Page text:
Caraval was on my TBR list for SO LONG I can’t tell you how excited I was for it. I got it in an Owlcrate box and was so happy because honestly, I needed this book. “It’s like the Night Circus!” they said. “You’ll love it!” they said.
And I did. Ish. But not in the way that I was led to believe I would.
This is the book equivalent of that house in your town.
You know, the beautiful, old, beginning-to-fall-down house. The one that’s huge and, with a boatload of money and years of work, would look like a house out of a movie. Possibly rivaling Gatsby’s house.
You know that there are stories in those walls, and you know that some of them are happy, some are sad, but all have this kind of haunting quality about them that you just can’t put your finger on. When you’re dared one summer night by your friends to go in, just for a minute, you all laugh, but you can’t find that laughter when you’re walking up to the front door. You crawl in through the broken window and find…
There’s nothing in the house.
No floors, it looks like there are at least three stories, but when you look up the only ceiling is the roof.
There are no rooms.
Just walls and windows.
That is this book.
There’s so much they could have done, so much that could have happened, but none of it did. And the structure was there. The island that hosts Caraval is amazing. Imagine with me, if you will, an entire island that is basically the Night Circus incarnate, a living, breathing Cirque de Reves. Buildings that have secret passages through massive clocks, dress shops that sell dresses that change with your mood, a book shop that creates the story as you’re reading (this one wasn’t actually in the book, but it totally could have been).
The island is amazing. The island could have a series all its own. I’m sure it would take several books to explore all its secrets. But we don’t get to.
I think the fault is on the characters.
Or, really, one of them.
The story focuses on two sisters, Scarlett and Tess, who want to get away from their abusive father. The girls have dreamed of seeing the Caraval ever since they were children listening to stories from their grandmother, and one summer they decide to run away and find it.
When they get there, Tess gets kidnapped and that’s as far into the story as I’m going, but also I would like to state, for the record, that she was the wrong sister to get taken.
If Tess had been the main character I think that the story would have gone a lot differently. There would have been more genuine excitement, and we would have gotten more of this marvelous island that Stephanie Garber created.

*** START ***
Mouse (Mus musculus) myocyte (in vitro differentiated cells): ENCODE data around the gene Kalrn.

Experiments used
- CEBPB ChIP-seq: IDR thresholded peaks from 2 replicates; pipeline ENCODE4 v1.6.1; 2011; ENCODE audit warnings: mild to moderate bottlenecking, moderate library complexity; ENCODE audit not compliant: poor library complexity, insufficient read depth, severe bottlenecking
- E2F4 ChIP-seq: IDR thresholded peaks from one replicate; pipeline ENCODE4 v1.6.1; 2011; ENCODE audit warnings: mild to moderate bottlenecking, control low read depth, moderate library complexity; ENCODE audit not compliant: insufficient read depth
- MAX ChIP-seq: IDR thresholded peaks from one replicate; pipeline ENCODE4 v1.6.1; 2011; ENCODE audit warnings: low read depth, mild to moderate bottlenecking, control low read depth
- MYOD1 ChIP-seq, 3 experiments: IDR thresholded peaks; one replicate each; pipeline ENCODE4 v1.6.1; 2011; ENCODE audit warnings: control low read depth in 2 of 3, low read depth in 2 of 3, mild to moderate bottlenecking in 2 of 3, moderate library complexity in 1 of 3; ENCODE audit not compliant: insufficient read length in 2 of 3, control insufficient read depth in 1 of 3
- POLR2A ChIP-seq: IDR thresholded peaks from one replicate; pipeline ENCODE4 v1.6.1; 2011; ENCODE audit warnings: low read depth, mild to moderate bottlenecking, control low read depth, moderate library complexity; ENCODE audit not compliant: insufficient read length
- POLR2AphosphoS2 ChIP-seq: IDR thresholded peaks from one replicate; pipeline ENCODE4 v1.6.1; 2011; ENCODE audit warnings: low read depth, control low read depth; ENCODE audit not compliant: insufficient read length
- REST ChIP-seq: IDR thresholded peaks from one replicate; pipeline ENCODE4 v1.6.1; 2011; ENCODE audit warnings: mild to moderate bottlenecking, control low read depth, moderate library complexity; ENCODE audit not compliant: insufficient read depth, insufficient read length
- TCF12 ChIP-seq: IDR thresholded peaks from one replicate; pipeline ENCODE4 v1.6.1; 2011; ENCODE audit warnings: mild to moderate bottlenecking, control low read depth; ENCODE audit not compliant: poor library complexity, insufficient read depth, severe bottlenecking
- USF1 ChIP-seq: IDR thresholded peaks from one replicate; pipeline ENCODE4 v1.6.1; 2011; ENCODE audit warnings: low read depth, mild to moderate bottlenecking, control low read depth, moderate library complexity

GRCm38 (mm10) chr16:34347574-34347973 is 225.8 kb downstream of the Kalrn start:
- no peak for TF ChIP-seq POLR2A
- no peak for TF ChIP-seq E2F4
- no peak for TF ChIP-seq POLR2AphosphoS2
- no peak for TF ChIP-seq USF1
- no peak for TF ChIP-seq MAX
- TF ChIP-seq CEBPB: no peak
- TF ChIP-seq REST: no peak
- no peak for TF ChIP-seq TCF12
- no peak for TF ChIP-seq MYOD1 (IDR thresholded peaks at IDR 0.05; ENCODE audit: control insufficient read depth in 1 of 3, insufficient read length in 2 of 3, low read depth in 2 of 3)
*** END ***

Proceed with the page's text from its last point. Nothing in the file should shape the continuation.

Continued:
Scarlett is a fine girl, I’m sure. She’s sweet and caring, and would never forgive herself if something happened to her baby sister Tess, but really it’s clear from the beginning that Tess doesn’t need anyone’s help. Not really.
Nevertheless, Scarlett embarks on an epic adventure to get Tess back, but half the time is spent worrying. What if she does this and something bad happens? What if Tess left on purpose because she doesn’t know how much Scarlett worries about her? What if this was Tess’s plan all along and Scarlett was never meant to find her?
There’s so much time spent worrying about small things (like Scarlett spends actual chapters worrying about her dress) that she doesn’t fully invest herself in finding Tess. Even though she says that that is the thing she wants most in the world, she tends to get distracted by little nonsense things.
Then there’s the romance.
It just…it still doesn’t make any sense to me.
So this guy, Julian, helps the girls leave the island they grew up on without their father finding out, and he sticks with Scarlett through the whole ordeal of finding her sister.
Scarlett could not like Julian less, ever, and then, somehow, somewhere, she decides she’s in love with him. There’s actually almost no build up of this romance. None. Like, one page she’s saying how much she doesn’t like him and the next she’s thinking about how she might love him.
It just all felt very forced to me. Like someone said that Scarlett had to develop feelings for Julian and even the author didn’t want her to, but half-heartedly made it happen anyway.
I’m absolutely, 146% going to be reading the sequel. The last couple of chapters of this book sold me on the second one. I’m really hoping that there’s going to be some kind of Sarah J. Maas sorcery that happens here because the teaser for the next book was amazing!
I really didn’t hate this book. I actually enjoyed it a ton. The worldbuilding and the whole concept of Caraval were amazing, as was the backstory for why it was created. Just if Scarlett would have been a little less…Scarlett, I would have adored this book as much as I should have.